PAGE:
Byline: Lindsey Willhite Daily Herald Sports Writer
Rarely does a victory on the basketball court mean far more away from the floor.
But in a roundabout way, DePaul's Feb. 3 upset of then-No. 3 Cincinnati stands as the turning point that is ironing out a lingering problem the school's minority students have with members of the Chicago Police Department.
For more than 18 months, African-American students -including some basketball players - complained of unwarranted harassment from the department in tony Lincoln Park.
"There were concerns about the issues of being shadowed and being harassed," said Cindy Summers, DePaul's dean of students and associate vice-president for student affairs.
School officials began working with the local alderman and the police's district commander in September 1997 in an effort to eliminate the practice. According to Summers, they teamed up to initiate a CAPS (Community Alternative Policing Strategies) program on campus.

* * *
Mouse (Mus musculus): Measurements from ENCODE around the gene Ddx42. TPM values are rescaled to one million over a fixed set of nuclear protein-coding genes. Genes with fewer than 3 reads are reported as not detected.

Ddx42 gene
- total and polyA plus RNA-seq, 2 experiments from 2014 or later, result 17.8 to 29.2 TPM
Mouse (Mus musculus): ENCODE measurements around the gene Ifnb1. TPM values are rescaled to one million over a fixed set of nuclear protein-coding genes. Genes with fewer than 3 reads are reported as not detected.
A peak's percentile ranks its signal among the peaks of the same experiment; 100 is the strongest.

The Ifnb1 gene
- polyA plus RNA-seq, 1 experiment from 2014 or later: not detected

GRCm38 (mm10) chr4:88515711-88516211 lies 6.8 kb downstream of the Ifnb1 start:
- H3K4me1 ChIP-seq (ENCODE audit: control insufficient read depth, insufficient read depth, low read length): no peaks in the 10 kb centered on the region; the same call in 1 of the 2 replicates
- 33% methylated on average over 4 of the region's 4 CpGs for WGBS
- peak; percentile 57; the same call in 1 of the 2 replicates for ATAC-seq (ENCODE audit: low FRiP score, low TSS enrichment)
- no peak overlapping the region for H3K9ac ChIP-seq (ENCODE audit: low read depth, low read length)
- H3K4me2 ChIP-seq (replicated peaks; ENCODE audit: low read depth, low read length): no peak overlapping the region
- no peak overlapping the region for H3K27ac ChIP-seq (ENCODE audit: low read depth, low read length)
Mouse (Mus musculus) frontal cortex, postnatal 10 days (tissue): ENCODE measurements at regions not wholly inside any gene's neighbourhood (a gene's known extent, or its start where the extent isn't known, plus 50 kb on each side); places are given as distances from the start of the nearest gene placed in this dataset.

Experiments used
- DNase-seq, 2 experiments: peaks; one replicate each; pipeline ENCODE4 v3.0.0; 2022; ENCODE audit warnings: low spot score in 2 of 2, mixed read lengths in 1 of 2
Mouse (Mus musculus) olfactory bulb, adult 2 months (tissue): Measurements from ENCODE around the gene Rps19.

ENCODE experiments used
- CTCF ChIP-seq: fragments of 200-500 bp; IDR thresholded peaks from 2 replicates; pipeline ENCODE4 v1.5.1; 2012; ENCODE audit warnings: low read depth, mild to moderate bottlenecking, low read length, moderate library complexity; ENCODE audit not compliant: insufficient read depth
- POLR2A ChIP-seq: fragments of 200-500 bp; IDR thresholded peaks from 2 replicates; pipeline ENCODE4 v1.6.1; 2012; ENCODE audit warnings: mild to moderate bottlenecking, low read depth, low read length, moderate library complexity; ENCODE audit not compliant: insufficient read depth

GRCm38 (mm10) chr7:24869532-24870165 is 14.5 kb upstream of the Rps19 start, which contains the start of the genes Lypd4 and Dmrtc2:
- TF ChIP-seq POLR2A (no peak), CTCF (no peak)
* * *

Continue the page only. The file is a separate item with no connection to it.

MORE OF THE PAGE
Nonetheless, 20 incidents of harassment were reported to DePaul's Student Affairs office between October 1998 and February 1999.
"We've had some successes," Summers said, "and we've had some setbacks."
Then came DePaul's shocking win over Cincinnati - and the on-campus party that carried into Sunday morning. Not long after midnight, an emergency call box was pulled outside Sanctuary Hall - the townhouse-like dorm one block north of Alumni Hall where most of the basketball team lives.
"There were a ton of students outside partying, at least 50 people outside the townhouses," said DePaul sophomore Nicole Sutcliffe. …